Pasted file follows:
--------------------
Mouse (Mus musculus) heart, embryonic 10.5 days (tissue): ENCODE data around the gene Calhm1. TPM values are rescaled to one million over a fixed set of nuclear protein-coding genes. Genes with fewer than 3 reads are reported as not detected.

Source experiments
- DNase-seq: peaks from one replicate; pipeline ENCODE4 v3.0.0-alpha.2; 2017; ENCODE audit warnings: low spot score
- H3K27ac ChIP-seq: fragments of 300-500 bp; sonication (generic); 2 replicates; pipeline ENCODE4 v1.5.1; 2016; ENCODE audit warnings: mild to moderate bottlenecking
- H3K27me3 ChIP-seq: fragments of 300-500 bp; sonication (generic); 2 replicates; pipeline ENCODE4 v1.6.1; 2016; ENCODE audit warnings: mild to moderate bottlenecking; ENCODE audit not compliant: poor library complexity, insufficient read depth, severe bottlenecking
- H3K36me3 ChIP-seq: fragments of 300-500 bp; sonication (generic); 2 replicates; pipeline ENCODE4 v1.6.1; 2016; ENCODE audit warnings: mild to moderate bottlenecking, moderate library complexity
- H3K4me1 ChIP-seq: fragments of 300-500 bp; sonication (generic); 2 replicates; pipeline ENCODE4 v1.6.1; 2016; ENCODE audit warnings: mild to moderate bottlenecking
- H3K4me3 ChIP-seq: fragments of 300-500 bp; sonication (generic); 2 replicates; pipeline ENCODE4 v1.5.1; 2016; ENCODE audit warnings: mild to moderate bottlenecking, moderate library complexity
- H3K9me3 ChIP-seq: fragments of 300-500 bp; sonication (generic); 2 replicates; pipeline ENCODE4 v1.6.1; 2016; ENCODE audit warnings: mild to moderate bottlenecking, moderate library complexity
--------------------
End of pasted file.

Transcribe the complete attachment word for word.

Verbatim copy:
Mouse (Mus musculus) heart, embryonic 10.5 days (tissue): ENCODE data around the gene Calhm1. TPM values are rescaled to one million over a fixed set of nuclear protein-coding genes. Genes with fewer than 3 reads are reported as not detected.

Source experiments
- DNase-seq: peaks from one replicate; pipeline ENCODE4 v3.0.0-alpha.2; 2017; ENCODE audit warnings: low spot score
- H3K27ac ChIP-seq: fragments of 300-500 bp; sonication (generic); 2 replicates; pipeline ENCODE4 v1.5.1; 2016; ENCODE audit warnings: mild to moderate bottlenecking
- H3K27me3 ChIP-seq: fragments of 300-500 bp; sonication (generic); 2 replicates; pipeline ENCODE4 v1.6.1; 2016; ENCODE audit warnings: mild to moderate bottlenecking; ENCODE audit not compliant: poor library complexity, insufficient read depth, severe bottlenecking
- H3K36me3 ChIP-seq: fragments of 300-500 bp; sonication (generic); 2 replicates; pipeline ENCODE4 v1.6.1; 2016; ENCODE audit warnings: mild to moderate bottlenecking, moderate library complexity
- H3K4me1 ChIP-seq: fragments of 300-500 bp; sonication (generic); 2 replicates; pipeline ENCODE4 v1.6.1; 2016; ENCODE audit warnings: mild to moderate bottlenecking
- H3K4me3 ChIP-seq: fragments of 300-500 bp; sonication (generic); 2 replicates; pipeline ENCODE4 v1.5.1; 2016; ENCODE audit warnings: mild to moderate bottlenecking, moderate library complexity
- H3K9me3 ChIP-seq: fragments of 300-500 bp; sonication (generic); 2 replicates; pipeline ENCODE4 v1.6.1; 2016; ENCODE audit warnings: mild to moderate bottlenecking, moderate library complexity